A scintillation counter for detection of X-rays diffracted beam is normally used in the diffractometer. This counter consists of a single crystal (NaI) and a photo multiplier tube to whose face the single crystal is cemented. When a diffracted beam falls on the surface of the single crystal, flashes of tube light are produced. This light passes into the Photomultiplier tube and ejects a number of electrons from the photo cathode, which is a photosensitive material generally made of cesium-antimony inter metallic compound.
The emitted electrons at a potential 100V are more positive than the proceeding one, the last one being connected to the measuring circuit. The electrons falling on the first dynode emit more electrons from the second dynode. In this way more electrons are emitted from the last one by absorption of X-rays by the first dynode. Thus a very large number of electrons produce a pulse of an order of volts.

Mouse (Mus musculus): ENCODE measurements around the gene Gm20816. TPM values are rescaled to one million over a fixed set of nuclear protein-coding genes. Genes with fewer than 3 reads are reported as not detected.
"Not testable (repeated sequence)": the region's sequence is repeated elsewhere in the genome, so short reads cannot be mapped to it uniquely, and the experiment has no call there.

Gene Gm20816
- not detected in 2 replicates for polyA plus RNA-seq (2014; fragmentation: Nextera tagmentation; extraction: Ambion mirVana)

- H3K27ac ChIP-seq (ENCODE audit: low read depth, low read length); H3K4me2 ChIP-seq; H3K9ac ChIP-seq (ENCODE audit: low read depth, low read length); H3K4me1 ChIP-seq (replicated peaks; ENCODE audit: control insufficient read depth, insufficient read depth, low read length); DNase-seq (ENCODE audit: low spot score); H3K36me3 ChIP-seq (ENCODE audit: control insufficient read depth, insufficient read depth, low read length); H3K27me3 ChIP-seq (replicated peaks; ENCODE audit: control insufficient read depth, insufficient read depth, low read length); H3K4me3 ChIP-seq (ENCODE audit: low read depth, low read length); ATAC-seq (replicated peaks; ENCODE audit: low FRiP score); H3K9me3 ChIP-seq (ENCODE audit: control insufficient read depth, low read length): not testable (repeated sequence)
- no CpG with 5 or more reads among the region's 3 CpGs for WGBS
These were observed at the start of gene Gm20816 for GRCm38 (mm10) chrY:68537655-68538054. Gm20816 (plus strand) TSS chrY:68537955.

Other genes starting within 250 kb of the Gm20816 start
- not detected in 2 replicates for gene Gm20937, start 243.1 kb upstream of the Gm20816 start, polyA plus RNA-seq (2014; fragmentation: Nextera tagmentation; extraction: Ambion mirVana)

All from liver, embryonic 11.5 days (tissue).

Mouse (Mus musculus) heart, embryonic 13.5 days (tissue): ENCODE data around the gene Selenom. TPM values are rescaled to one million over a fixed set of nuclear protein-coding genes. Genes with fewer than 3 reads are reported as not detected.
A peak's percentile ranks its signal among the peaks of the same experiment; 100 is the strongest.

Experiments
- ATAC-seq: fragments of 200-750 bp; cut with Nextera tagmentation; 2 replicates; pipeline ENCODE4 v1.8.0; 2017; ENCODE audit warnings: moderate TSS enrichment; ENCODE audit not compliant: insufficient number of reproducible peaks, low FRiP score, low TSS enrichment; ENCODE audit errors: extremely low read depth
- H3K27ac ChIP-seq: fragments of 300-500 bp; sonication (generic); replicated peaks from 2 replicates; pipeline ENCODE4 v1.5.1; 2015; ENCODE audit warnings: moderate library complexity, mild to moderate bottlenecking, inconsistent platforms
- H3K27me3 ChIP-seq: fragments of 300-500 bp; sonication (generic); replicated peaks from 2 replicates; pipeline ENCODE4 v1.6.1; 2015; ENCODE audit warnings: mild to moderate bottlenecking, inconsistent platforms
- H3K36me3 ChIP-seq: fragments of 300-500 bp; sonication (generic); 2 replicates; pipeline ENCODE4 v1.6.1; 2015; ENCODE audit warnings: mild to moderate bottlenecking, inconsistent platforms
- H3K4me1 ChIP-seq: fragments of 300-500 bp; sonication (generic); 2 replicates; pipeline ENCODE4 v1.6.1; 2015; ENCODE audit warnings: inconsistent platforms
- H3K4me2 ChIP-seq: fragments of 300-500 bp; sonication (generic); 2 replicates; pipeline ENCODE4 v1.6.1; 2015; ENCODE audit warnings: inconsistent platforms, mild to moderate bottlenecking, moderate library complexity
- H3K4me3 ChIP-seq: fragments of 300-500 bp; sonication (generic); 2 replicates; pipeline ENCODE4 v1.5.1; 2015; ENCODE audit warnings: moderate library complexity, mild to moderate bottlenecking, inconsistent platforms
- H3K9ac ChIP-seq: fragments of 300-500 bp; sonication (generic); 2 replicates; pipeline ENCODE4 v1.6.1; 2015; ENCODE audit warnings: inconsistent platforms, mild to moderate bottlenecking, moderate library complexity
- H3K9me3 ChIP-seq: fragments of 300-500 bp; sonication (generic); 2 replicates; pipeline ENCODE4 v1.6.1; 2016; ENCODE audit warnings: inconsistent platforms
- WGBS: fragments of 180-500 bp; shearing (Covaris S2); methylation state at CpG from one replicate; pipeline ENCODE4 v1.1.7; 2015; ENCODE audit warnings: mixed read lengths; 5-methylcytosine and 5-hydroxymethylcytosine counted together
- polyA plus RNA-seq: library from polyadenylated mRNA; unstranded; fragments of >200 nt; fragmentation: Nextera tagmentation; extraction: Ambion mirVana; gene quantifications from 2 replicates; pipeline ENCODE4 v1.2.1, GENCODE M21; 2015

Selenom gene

The whole process takes about a less than a microsecond, so that scintillation counter can operate at rate as high as 105 counts per-second without loss.
The counting rate meter is a device that indicates the average counting rate directly. It does this by a circuit that smoothes out the succession of randomly spaced pulses from the counter into a steady current, whose magnitude is proportional to the average rate of pulse production in the counter.
Marvin L. Cohen prediction about the carbon nitride as the harder material than diamond is the recent surge of activity in carbon nitride material. The challenge was accepted to prepare carbon nitride by the scientist and achieved their goal by preparing it.